The Northern Baptist Convention rapidly proceeded down the road of apostasy. When Nels Ferre, a Northern Baptist Seminary professor opined in print that Jesus was actually the bastard son of Mary and a German soldier stationed in the Holy Land absolutely no action was taken against him. This group was actually ahead of the popular culture in their downhill journey. As a consequence, they acquired such a bad name that in the interest of protective coloration they changed their name to the American Baptist Convention. Of course, that is not why THEY say they changed it. They claim it was to reflect the more national nature of their group. However they have very few churches in the south or west. For example, on a list of 30 Baptist churches in Chico and surrounding areas, 16 are SBC and only one is identified as ABC. Eight are unidentified as to affiliation, some of which I know are independent and affiliated with no group.
Our group fellowships with the GARBC and will ultimately seek formal affiliation with them when we are big enough to hire a pastor. I said earlier that the major denominations mostly looked the other way when apostasy reared its ugly head in the Presbyterian church. This did, however, lead to numerous groups splitting off from major denominations. The GARBC is one of those. Actually its predecessor, the BBU, (Bible Baptist Union) split off from the Northern Baptist Convention in 1923. In 1932 the BBU was superseded by the GARBC.
In the Sundays ahead we are going to look at the biblical basis for the fundamentals of the faith. Today, however, in concluding we are going to look at scriptures showing that what the GARBC and other groups like them in many denominations did in separating from apostate parent bodies was not only biblically justified, but biblically mandated.
Titus 3:10 “Reject a heretical man after a first and second admonition, knowing that such a one has been perverted and sins, being self-condemned. (LITV)” Modern translations like to use a “softer” word than “heretic” such as “factious” or “divisive”, but it serves us well to know that the Greek word in the original (when transliterated into English) is hairetikos, which is clearly a cognate for our word “heretic”. It is true that a heretic is someone who is divisive, but he is someone much worse. Somebody could be divisive about the color of the carpet to be put in a church, but a heretic seeks to divide by propounding false doctrine and drawing away followers to himself. What is the command to us for such folks?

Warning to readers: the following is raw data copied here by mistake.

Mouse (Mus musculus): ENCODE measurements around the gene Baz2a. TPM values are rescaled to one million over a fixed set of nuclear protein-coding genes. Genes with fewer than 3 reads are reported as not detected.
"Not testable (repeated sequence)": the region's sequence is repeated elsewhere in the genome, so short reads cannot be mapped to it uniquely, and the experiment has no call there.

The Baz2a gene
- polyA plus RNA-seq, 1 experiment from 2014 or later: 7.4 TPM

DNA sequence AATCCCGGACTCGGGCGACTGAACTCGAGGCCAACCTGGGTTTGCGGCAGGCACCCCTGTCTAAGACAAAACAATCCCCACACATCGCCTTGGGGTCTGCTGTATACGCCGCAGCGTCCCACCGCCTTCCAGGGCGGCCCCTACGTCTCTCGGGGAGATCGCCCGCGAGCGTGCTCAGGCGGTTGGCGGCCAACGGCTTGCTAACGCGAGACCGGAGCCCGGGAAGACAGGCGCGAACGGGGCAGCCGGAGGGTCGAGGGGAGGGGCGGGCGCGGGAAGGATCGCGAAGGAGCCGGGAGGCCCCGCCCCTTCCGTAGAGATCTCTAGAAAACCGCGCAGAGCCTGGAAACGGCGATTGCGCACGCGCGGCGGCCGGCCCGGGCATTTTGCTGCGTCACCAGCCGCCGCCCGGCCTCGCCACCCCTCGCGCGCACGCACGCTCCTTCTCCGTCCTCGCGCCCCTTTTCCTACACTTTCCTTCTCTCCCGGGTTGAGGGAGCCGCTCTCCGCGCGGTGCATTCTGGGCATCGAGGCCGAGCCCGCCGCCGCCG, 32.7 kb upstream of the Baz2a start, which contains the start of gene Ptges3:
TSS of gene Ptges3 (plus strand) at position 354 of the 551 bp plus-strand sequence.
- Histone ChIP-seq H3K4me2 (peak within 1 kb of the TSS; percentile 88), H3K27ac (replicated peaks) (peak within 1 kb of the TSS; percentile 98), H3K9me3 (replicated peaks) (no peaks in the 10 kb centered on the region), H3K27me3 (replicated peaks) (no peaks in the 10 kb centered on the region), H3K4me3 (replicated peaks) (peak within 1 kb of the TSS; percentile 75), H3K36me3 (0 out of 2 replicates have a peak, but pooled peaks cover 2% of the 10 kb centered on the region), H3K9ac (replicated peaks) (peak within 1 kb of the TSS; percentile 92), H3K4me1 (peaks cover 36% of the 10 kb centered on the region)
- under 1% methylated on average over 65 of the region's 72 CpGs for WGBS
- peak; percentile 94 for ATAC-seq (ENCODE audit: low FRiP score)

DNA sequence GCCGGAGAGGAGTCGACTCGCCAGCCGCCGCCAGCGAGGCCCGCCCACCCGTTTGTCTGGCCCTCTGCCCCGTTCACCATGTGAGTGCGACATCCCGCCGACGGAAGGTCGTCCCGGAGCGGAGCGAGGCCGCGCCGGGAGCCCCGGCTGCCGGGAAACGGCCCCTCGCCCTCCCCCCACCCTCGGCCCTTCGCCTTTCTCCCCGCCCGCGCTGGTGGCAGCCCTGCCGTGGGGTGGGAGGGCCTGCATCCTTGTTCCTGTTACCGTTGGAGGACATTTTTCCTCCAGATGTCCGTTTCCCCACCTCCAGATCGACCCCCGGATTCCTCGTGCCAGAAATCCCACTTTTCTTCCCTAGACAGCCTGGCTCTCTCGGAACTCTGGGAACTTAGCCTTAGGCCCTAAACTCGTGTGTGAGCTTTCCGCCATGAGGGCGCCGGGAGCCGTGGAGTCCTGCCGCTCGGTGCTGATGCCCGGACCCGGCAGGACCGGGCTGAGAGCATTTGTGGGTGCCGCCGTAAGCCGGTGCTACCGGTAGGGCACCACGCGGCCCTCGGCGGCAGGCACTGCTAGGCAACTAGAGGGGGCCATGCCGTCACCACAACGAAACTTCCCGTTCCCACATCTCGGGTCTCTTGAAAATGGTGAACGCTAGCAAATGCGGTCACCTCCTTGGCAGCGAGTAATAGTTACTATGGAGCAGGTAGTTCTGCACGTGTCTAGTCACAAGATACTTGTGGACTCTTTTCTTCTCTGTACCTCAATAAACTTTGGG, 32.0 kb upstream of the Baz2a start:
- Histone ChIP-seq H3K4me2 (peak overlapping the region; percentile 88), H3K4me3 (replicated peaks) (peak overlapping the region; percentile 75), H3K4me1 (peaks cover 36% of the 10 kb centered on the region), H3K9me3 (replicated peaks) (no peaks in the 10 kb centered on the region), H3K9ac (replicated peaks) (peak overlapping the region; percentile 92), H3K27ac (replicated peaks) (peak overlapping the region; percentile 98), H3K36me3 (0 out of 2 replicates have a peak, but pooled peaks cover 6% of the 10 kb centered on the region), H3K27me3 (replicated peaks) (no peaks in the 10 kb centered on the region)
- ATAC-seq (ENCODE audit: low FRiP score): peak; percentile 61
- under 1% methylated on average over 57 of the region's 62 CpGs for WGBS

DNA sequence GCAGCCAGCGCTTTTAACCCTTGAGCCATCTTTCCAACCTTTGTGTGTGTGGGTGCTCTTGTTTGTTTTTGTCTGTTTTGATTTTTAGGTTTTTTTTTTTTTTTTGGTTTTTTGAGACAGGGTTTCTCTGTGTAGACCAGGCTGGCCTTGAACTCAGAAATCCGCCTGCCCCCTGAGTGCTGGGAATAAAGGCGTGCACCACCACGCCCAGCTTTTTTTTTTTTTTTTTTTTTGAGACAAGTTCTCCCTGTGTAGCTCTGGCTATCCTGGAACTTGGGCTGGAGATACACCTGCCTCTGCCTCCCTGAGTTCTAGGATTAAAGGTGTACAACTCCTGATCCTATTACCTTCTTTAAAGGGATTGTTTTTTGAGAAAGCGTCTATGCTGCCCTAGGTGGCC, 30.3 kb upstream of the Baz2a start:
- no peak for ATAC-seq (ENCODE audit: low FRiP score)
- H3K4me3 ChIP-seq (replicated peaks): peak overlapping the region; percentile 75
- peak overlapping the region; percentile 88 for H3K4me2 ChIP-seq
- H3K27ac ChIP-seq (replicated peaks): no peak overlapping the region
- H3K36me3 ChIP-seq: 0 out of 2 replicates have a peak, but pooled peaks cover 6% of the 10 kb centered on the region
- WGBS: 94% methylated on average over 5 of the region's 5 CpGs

Romans 16:17-18 “Now I beseech you, brethren, mark them which cause divisions and offences contrary to the doctrine which ye have learned; and avoid them. For they that are such serve not our Lord Jesus Christ, but their own belly; and by good words and fair speeches deceive the hearts of the simple.” This verse identifies the measuring stick for separation as what? What does this verse identify as to the motivation of the apostates?
II Thess 3:14 “And if any man obey not our word by this epistle, note that man, and have no company with him, that he may be ashamed.” What is the command to faithful believers who observe a brother departing from sound doctrine? What is the motive of this action?
Gal. 1:9-10 “As we said before, so say I now again, If any man preach any other gospel unto you than that ye have received, let him be accursed. For do I now persuade men, or God? or do I seek to please men? for if I yet pleased men, I should not be the servant of Christ.” The Greek word translated as “accursed” is “anathema”. Strong’s Concordance defines it in part as “a person or thing doomed to destruction”. Does this sound like the kind of person you should be fellowshipping with? You might say that this curse falls only on those who preach another gospel and that it does not necessarily refer to other doctrinal errors. Then consider just two of the views propounded by Briggs in 1874:
- He taught that reason and the Church are each a fountain of divine authority which can bring a man to salvation without scripture.
- He taught that Protestant theology was defective in that it did not allow for salvation after death.
II Cor. 6:14-18 “Be ye not unequally yoked together with unbelievers: for what fellowship hath righteousness with unrighteousness? and what communion hath light with darkness? And what concord hath Christ with Belial? or what part hath he that believeth with an infidel? And what agreement hath the temple of God with idols? for ye are the temple of the living God; as God hath said, I will dwell in them, and walk in them; and I will be their God, and they shall be my people. Wherefore come out from among them, and be ye separate, saith the Lord, and touch not the unclean thing; and I will receive you, And will be a Father unto you, and ye shall be my sons and daughters, saith the Lord Almighty.”
This entire passage contrasts believers with unbelievers and indicates that they are as incompatible as oil and water. You might think this means you can’t have unsaved friends. We will show next that this is not what the verse teaches, but for now note that each of the things forbidden refers to RELIGIOUS fellowship. But when unbelief arises within a religious context what does the verse say to do?
I Cor. 5:9-11 “I wrote unto you in an epistle not to company with fornicators: (Yet not altogether with the fornicators of this world, or with the covetous, or extortioners, or with idolaters; for then must ye needs go out of the world.) But now I have written unto you not to keep company, if any man that is called a brother be a fornicator, or covetous, or an idolater, or a railer, or a drunkard, or an extortioner; with such an one no not to eat.” To understand this passage, first ignore the parenthetical phrase. Paul is saying that if someone who is “called a [Christian] brother” is guilty of any of the named sins you are not to eat with him. In the context that does not just mean not to have him over to your house. It means you are not to partake of the Lord’s Supper with him. In other words, he is to repent or leave the church and if neither happens, the church is apostate and YOU are to leave it.
Now when we add the parenthetical phrase we see that it is making an exception for the unsaved. Paul is saying that if you want to be in an environment where there are no fornicators or extortioners or idolaters, you have to leave the world. You are “stuck” with them. These people are our mission field. One of the few just criticisms that have been made against Christian fundamentalists is that they are sometimes so caught up in fighting heresy that they may tend to minimize the Great Commission. May it never be true of us.